The 21-centimeter hydrogen line comes about when a hydrogen atom containing a proton/electron combination with aligned spins (top) flips to have anti-aligned spins (bottom), emitting one particular photon of a very characteristic wavelength. (TILTEC OF WIKIMEDIA COMMONS)

That photon then travels throughout the Universe, arriving at our eyes, redshifted by the expansion of the Universe. Earlier in 2018, there was a paper that came out, albeit very controversially, that claimed to detect this signature for the first time. Impressively, the timescale for when these first galaxies ought to have formed coincides very nicely with these observations.

Travel the Universe with astrophysicist Ethan Siegel. Subscribers will get the newsletter every Saturday. All aboard!

Whenever “cosmic dawn” occurred, whenever these first galaxies arrive, every piece of evidence points to a timetable of 200–250 million years as the main origin of the first galaxies.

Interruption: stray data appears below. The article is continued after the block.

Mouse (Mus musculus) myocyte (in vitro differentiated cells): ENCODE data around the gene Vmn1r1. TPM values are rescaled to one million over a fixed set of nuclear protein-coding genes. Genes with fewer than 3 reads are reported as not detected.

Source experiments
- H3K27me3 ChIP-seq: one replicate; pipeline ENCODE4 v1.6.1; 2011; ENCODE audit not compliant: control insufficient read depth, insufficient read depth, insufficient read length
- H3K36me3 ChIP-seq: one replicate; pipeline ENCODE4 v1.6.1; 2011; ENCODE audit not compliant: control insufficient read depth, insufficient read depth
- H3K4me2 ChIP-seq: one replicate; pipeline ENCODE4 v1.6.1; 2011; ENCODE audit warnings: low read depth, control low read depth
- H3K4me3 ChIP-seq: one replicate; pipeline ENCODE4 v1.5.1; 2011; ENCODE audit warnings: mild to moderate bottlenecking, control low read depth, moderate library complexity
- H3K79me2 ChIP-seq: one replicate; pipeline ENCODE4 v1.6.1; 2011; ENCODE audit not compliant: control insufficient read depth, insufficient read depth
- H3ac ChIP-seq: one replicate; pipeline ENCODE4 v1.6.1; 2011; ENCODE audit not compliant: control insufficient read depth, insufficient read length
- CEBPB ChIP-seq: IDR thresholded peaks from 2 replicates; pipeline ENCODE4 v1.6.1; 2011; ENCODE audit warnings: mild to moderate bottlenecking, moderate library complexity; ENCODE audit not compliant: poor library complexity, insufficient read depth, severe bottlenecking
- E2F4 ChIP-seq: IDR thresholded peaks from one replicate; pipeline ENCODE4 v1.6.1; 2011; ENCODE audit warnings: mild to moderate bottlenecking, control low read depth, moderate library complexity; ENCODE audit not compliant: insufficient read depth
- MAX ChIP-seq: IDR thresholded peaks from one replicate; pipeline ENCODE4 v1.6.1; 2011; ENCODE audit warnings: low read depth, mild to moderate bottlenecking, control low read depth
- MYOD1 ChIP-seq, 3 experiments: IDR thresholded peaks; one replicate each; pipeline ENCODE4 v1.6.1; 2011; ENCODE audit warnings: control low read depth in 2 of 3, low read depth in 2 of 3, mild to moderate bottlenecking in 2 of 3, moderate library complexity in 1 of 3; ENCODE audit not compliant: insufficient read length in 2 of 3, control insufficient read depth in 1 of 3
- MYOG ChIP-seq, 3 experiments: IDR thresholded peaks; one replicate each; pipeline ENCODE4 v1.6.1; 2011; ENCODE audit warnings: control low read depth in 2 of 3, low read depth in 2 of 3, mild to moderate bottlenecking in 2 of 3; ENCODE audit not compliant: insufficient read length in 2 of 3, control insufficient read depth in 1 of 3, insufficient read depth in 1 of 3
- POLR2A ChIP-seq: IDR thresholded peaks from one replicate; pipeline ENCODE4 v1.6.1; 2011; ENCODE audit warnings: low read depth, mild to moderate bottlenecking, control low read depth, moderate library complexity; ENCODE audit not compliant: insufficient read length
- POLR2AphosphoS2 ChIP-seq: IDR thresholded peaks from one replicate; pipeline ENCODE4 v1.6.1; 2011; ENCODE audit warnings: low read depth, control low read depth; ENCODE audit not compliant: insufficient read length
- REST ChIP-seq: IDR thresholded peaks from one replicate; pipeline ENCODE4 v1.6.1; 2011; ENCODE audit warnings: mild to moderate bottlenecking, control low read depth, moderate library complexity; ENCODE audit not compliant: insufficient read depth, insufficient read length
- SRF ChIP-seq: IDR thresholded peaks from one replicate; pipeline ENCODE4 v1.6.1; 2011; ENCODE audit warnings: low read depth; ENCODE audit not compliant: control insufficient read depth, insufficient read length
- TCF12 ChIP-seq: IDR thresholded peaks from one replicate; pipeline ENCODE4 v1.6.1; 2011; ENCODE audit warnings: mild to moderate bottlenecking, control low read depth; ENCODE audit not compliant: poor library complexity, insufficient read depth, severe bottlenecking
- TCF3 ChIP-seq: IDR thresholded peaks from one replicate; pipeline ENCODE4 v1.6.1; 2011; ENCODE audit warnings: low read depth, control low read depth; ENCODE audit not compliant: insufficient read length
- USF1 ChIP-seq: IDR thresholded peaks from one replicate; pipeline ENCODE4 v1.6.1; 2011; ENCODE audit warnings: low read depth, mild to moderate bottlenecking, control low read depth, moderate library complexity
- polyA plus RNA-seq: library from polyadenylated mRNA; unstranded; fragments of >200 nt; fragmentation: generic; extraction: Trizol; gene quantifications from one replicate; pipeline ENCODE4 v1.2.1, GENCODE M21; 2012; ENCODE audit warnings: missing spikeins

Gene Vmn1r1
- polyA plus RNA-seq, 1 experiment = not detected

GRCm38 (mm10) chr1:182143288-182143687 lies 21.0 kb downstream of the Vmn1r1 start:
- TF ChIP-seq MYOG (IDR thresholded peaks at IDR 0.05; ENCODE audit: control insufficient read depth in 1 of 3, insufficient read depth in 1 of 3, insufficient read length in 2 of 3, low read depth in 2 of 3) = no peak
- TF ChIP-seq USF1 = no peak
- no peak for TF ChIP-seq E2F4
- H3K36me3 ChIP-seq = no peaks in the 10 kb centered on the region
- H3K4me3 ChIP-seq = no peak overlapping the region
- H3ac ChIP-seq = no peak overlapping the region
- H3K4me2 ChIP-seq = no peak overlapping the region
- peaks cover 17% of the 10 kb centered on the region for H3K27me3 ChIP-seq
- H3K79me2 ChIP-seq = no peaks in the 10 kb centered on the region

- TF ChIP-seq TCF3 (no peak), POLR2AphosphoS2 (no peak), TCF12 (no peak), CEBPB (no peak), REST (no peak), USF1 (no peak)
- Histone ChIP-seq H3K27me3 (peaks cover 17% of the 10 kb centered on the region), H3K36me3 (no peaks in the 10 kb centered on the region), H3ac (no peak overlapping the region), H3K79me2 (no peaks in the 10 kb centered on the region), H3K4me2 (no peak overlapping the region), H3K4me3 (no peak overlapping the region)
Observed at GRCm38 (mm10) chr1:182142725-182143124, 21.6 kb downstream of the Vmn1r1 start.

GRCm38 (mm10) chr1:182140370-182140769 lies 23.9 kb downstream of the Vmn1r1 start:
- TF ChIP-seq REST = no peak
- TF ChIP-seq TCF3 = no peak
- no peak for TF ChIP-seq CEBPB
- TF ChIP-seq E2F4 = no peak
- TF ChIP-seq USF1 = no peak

The enormous ‘dip’ that you see in the graph here, a direct result of a recent study from Bowman et al. (2018), shows the unmistakable signal of 21-cm emission from when the Universe was between 180 and 260 million years in age. This corresponds, we believe, to the turn-on of the first wave of stars and galaxies in the Universe. Based on this evidence, the beginning of ‘cosmic dawn’ starts at a redshift of 22 or so. (J.D. BOWMAN ET AL., NATURE, 555, L67 (2018))

The first galaxies required a large number of steps to happen first: they needed stars and star clusters to form, and they needed for gravity to bring these star clusters together into larger clumps. But once you make them, they are now the largest structures, and can continue to grow, attracting not only star clusters and gas, but additional small galaxies. The cosmic web has taken its first major step up, and will continue to grow further, and more complex, over the hundreds of millions and billions of years to follow.

Meanwhile, the regions with smaller initial overdensities will continue to grow, forming stars for the first (or second) time in places where they didn’t form earlier. The great cosmic story of forming structures doesn’t happen all at once, but in bits-and-pieces throughout the cosmos. But with the first galaxies, the race to form galaxies like our own has officially begun.

Further reading on what the Universe was like when:

Ethan Siegel is the author of Beyond the Galaxy and Treknology. You can pre-order his third book, currently in development: the Encyclopaedia Cosmologica.